In January 2022, the authorities executed a search order in the plaintiff's restaurant, which resulted in the seizure of the sloth. Cuqui Brown was relocated to Puyo's "Yanacocha" Wildlife Rescue and Rehabilitation Center. In her habeas corpus, the plaintiff stated that "Cuqui" was raised by the family since he was one month old after his "biological mother" was killed by a feline on their property. It was common for the family to take the sloth to their restaurant, where they often took and posted pictures of him. As a result of the family's frequent postings on social media, the authorities became aware that private individuals were keeping a wild animal, which is illegal in Ecuador. In her habeas corpus petition, the plaintiff relied on the decision issued by the Constitutional Court concerning "Estrellita," the woolly monkey, where the court held that animals were subjects of rights protected by the rights of nature. The plaintiff argued that in that case, the government's violation of "Estrellita's" rights had resulted in "Estrellita's" death. The plaintiff asked the court to order the authorities to return "Cuqui" to her custody, so she could provide the care and protection she had always given him. The plaintiff alleged that "Cuqui Brown" was part of his family and that she loved him as she saw Cuqui as her own child. Cuqui was raised on milk and given bread and coffee as an adult. He was overweight and had teeth, gum, and coat issues. His nails were unkempt, and he did not know how to claim trees and find food.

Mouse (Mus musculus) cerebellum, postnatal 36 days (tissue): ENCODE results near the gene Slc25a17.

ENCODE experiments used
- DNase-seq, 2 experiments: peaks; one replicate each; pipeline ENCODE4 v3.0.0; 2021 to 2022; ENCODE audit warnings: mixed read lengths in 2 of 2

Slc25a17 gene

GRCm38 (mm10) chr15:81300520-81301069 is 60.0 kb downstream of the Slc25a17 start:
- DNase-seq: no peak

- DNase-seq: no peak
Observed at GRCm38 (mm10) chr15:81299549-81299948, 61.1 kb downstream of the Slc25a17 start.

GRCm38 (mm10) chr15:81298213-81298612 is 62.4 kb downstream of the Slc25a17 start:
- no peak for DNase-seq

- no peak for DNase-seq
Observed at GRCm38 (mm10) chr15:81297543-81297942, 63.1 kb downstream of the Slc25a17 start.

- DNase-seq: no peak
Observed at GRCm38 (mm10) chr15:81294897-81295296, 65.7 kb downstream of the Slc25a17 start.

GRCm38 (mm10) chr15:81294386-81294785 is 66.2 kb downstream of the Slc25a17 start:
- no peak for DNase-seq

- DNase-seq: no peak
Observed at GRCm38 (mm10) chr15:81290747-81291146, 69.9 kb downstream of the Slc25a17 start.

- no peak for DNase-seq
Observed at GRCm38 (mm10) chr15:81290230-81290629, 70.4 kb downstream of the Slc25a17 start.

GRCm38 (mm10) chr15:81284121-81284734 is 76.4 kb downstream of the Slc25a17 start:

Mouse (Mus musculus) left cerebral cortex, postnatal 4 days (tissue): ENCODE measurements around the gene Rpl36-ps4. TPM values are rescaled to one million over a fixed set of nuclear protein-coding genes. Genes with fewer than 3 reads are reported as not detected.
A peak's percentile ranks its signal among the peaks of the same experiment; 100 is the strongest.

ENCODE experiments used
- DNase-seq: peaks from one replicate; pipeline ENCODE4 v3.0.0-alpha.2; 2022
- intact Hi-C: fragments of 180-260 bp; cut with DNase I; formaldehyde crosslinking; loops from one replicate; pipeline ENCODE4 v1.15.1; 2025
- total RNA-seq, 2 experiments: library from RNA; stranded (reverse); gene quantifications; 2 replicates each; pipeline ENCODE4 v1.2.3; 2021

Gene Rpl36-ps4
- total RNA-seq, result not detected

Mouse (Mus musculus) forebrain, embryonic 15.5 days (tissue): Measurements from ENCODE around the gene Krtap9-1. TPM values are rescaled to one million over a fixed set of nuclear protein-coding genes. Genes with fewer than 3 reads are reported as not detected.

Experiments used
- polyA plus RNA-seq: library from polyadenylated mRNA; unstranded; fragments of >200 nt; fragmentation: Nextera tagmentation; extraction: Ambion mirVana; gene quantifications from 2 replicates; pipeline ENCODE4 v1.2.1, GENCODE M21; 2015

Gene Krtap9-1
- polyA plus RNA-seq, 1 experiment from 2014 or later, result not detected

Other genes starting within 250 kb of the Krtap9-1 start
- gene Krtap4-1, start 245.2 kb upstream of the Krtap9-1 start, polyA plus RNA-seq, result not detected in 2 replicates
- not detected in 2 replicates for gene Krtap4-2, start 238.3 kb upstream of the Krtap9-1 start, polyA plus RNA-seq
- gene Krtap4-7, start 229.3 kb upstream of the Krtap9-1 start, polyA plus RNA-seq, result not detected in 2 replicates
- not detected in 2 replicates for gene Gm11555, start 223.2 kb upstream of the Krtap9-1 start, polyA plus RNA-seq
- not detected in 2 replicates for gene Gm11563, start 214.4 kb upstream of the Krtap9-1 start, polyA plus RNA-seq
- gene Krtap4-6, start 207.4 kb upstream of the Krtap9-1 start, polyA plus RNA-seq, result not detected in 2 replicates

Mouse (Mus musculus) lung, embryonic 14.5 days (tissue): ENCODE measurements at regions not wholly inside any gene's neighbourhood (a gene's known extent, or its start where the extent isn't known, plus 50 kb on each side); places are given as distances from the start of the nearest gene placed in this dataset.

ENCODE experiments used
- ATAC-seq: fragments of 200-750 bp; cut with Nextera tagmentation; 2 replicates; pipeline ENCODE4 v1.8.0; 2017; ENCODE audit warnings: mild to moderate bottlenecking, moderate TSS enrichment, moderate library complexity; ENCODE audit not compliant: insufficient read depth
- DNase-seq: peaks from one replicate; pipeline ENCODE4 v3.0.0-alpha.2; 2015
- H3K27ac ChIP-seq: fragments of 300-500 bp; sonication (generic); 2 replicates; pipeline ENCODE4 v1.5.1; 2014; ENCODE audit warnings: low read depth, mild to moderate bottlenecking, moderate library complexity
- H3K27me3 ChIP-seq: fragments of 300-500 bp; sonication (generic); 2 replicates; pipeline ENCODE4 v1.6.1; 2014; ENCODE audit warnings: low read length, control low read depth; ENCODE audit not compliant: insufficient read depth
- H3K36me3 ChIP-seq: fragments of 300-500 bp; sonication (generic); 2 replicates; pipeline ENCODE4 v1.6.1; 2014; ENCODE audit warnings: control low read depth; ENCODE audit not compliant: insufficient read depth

In its reasoning, this court stated that the constitutional court in Estrellita's case did not conclude that humans have rights over wild animals, but rather that wild animals have their own rights as they are part of nature, that is, at the same time, subject of rights as well. The court concluded that the interpretation of Estrellita's case by the plaintiff is erroneous by stating that wild animals have the right not to be captured, not to be taken from their habitat, and the right to be reintroduced into their natural habitat and not to be "domesticated and obligated to assimilate human characteristics or appearances for the convenience or benefit of humans." Furthermore, the court stated that this right ensures that wild animals are not the object of humanization processes. On the contrary, the decision in Estrellita's case directs the government and judges to protect nature and its inhabitants and recognize their rights. In applying Estrellita's decision to the present case, the court concluded that it is the court's responsibility "to recognize that the sloth had and has the right not to be taken from his natural habitat, and the right to be returned to it promptly." Cuqui has the right not to be domesticated, to not be integrated into a human environment, and to not be subjected to a process to turn him into a "pet." Cuqui also has the right not to be exhibited to tourists and customers at the plaintiff's restaurant, not just because of his intrinsic rights, but also due to the danger of spread of zoonotic diseases. Therefore, all the actions Cuqui was subjected to under the plaintiff's care did not constitute rights as part of nature, but to the contrary, they violated them.